Don't expect the highest quality from the food, and it will make your morning. It's not room service at the Mayflower Hotel, but it's substantial. The only complaint of any consequence I had was that my eggs got cool quickly. If the good people at Holiday Inn had ratcheted up the heat lamp or if I had eaten them first, there wouldn't have been any problem.

Take one piece of advice: Have some biscuits and gravy. While not the most healthy combination, it makes an amazing taste that should be enjoyed when traveling. Count calories at home, come to complimentary breakfast ready to eat.

This is a credible hot breakfast that earns four sporks out of five. Holiday Inn got it almost completely correct, and receives my compliments.

April 9, 2008

Melted Morphology

"Misnomer ... Noun ... A use of a wrong or inappropriate name."

That's what Merriam-Webster says on It's also a good definition of Taco Bell's new Cheesy Beefy Melt.

It might seem impossible to mislabel something with two adjectives in its name. Taco Bell's latest addition to the menu might as well be a blueprint on how to do just that.

Start by stressing the fact that your food item is cheesy, but don't make it much cheesier than other items on the menu. Despite the fact that the commercials for this thing may set an American record for the amount of stringy cheese hanging out of peoples' mouths within a 30-second time slot, the melt doesn't taste any cheesier than, say, a Cheesy Gordita Crunch or Cheesy Fiesta Potatoes. In fact, the latter two items probably have a more predominantly cheesy flavor.

Next, feature "beef" in the name, but allow that beef to be overpowered by the taste of your seasoned rice. It rhymes true that rice is nice, but the grain should not be the dominant texture and flavor in a Cheesy Beefy Melt.

Finally, don't bother to differentiate this "melt" from any other food on the menu involving cheese. It wasn't served any warmer than some of The Bell's other tepid offerings, and the cheese just blended in with the other ingredients like normal Taco Bell fare. There was no unique interaction of tastes -- no cheese playing off beef, no special seasonings, nothing. The word "melt" seems to have been used because the marketing mongols needed a word that sounded different from the other ones on the drive-through board.

And aside from the price, the Cheesy Beefy Melt does only sound different from any of Taco Bell's other offerings. It's even wrapped in one of their basic flour tortillas. There is virtually no taste difference, but you will spork out just over three bucks for one.

If I'm going to spend that much cash on one item at Taco Bell, I at least want to eat something that's named accurately. Two out of five sporks.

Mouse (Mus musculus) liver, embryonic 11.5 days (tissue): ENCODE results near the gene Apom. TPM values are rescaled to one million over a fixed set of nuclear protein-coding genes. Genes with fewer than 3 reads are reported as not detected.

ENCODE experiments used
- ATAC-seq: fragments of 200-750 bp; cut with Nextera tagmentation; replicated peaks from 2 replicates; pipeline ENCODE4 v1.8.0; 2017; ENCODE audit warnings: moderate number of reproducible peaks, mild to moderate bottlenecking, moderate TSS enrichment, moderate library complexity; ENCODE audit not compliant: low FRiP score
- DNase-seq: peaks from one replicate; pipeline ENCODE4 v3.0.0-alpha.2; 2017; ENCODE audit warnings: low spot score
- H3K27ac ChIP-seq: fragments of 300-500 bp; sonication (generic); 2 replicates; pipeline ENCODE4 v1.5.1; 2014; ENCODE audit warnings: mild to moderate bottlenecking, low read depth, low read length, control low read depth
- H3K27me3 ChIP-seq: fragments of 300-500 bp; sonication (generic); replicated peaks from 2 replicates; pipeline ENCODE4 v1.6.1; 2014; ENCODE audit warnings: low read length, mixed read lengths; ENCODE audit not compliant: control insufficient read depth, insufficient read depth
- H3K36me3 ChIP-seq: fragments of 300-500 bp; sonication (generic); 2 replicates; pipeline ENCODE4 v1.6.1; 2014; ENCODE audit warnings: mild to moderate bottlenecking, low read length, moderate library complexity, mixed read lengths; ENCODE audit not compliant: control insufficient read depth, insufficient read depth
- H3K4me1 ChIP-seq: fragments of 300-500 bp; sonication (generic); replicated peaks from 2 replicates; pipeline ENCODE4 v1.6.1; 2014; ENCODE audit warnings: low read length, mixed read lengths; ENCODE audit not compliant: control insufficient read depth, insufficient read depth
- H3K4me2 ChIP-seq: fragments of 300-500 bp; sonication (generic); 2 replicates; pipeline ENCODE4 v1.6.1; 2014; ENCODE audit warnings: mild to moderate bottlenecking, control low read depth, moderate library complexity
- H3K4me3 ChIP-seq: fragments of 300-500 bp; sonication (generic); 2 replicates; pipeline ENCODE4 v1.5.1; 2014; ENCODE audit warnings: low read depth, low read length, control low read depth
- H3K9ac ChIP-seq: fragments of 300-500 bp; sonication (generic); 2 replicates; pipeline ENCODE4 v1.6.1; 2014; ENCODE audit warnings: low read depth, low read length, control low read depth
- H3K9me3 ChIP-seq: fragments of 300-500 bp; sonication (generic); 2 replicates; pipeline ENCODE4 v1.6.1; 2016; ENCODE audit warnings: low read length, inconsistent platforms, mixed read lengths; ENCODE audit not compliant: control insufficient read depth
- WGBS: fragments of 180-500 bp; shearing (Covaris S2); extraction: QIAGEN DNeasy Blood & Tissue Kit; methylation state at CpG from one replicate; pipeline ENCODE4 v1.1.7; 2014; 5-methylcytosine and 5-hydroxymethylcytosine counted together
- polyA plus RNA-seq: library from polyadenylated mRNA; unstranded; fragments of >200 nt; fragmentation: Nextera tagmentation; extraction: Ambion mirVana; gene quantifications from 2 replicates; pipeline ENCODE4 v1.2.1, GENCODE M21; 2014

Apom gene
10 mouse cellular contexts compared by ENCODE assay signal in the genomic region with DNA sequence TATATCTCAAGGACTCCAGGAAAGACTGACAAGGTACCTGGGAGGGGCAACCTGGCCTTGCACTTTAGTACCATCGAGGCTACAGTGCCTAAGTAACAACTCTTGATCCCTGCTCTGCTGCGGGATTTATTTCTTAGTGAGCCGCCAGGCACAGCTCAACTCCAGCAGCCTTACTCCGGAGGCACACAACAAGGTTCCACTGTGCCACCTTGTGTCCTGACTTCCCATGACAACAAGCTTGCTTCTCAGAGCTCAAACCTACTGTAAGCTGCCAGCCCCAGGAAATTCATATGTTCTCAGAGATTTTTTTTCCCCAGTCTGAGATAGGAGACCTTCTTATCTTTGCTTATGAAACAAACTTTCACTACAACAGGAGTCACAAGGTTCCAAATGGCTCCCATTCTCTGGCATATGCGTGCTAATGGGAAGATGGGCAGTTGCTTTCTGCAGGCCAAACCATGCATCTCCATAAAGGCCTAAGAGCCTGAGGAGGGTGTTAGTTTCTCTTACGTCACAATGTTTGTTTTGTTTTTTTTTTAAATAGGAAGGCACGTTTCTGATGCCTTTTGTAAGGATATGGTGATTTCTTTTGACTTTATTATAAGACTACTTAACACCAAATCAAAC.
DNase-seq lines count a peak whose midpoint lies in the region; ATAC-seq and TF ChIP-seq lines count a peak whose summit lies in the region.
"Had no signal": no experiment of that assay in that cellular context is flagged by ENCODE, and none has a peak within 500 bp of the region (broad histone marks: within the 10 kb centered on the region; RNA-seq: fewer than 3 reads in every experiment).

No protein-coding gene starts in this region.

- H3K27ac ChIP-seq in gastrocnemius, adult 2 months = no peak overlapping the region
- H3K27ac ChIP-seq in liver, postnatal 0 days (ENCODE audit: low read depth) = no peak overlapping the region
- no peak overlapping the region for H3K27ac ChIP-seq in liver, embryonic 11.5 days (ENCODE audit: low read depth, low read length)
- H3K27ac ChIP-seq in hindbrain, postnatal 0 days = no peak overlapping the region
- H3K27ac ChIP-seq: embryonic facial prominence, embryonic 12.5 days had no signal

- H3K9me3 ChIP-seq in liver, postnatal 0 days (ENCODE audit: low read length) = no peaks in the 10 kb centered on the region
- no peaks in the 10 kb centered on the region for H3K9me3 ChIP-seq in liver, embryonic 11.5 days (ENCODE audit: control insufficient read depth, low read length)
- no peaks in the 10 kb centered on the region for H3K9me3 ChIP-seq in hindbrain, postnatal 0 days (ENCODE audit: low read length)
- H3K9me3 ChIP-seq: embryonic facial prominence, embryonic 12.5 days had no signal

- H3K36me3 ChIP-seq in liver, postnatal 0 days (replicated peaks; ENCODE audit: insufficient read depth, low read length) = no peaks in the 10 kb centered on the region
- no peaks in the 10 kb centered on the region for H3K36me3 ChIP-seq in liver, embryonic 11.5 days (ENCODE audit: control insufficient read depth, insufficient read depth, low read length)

March 26, 2008

Jellybean Justice

Easter Sunday has come and gone. The brightly-colored candies that were painstakingly stocked and restocked in the candy aisle just a few days ago are now heaped in a pile marked "50% Off." Perhaps you've eaten enough Marshmallow Peeps and Cadbury Cream Eggs to satisfy your reincarnated hunger. More likely, you're pouring over the discount candy like the rest of us, hoping to find a cheap peanut butter egg.

A word of caution: Do not fall into the gourmet jellybean trap during the Easter season. Read this advice now, but heed it when buying candy before the holiday next year. It might just save you a few bucks.

I speak, of course, of Jelly Belly Jellybeans. Renowned for their unfathomable variety of flavors and steep price, they have become the first thought in many minds at the word "Jellybean." They deserve their acclaim, and are often worth their steep price.

But during the Easter season, why not pick up a couple of bags of nondescript, off-brand jellybeans? It is the only time of year you can readily find them, and they are much cheaper than their upmarket cousins. More importantly, it is the only time of year you can derive as much enjoyment from the pure-sugar taste of the bright green, blue, red, orange and white beans as you can from the plethora of flavors in every box of Jelly Bellies. Only during Easter can you bite into a red jellybean that tastes just like a green one and still truly enjoy the candy. It doesn't matter what the flavor is, these are jellybeans!

Go to the spot-on A&W Root Beers and buttered popcorns of Jelly-Bellies any other time of year. But take advantage of your Easter Jellybean loophole while it lasts. For a few weeks, you're allowed to be a kid who doesn't care about any flavor in candy except sweet. Make the most of them.

March 19, 2008

Horning in on the Sweet and Salty Craze

Ah, Bugles. Few snack foods can match their salt, satisfying crunch or instrumental allusion. For all intensive purposes, they are vegetarian pork rinds with a regal shape. I don't know about you, but I've never thought to drizzle caramel on my pork rinds. Fortunately, the people at General Mills came up with that idea with their Sweet and Salty Caramel Bugles.

Sweet and salty is a pretty big deal right now in snack food. There are at least 2 million different types of sweet and salty granola bars lining the shelves of most supermarkets, some of which are more satisfying than others. But though those flavors can successfully work in tandem when they're coming from salty peanuts glazed with a little sugar, it's a lot harder to imagine them in harmony on the craggy surface of Little Boy Blue's favorite snack.

Often, strange combinations work. Things that sound disgusting in concept end up tasting delicious. But I won't be trumpeting that as the case here. It isn't that the little caramel bugles taste bad, they just don't taste good. Instead, the flavors and textures mix in a horribly fascinating discord. Eating these things is like watching an episode of Deal or No Deal. You want to stop, but somehow you just can't do it, and pretty soon you've wasted an hour of your life. Well, with Caramel Bugles, you haven't wasted an hour of life, you've wasted a day's caloric intake.